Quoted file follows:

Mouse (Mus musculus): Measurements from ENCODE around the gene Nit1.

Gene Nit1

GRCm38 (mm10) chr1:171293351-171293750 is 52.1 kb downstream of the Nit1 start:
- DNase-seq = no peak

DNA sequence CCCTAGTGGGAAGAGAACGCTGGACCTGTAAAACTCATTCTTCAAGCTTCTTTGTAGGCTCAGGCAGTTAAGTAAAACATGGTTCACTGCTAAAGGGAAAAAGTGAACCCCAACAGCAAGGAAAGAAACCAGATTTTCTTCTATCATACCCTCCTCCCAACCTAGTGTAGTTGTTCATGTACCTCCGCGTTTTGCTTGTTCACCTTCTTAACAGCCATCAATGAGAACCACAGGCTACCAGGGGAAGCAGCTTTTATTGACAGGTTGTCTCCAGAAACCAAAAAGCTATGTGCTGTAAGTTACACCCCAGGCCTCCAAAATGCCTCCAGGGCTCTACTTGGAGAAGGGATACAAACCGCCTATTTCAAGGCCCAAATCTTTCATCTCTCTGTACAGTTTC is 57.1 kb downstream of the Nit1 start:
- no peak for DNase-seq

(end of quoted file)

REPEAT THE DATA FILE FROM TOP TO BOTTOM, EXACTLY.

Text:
Mouse (Mus musculus): Measurements from ENCODE around the gene Nit1.

Gene Nit1

GRCm38 (mm10) chr1:171293351-171293750 is 52.1 kb downstream of the Nit1 start:
- DNase-seq = no peak

DNA sequence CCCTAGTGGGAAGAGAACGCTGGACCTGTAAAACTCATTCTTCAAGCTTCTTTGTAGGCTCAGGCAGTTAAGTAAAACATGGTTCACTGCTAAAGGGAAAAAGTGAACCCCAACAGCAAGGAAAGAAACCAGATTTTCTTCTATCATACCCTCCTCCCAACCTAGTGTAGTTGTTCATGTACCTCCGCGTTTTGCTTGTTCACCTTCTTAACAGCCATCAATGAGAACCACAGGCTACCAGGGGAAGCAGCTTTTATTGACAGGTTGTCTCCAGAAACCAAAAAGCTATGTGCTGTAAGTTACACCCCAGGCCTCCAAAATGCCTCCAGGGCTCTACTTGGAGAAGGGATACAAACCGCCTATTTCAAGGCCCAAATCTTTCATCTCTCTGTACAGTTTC is 57.1 kb downstream of the Nit1 start:
- no peak for DNase-seq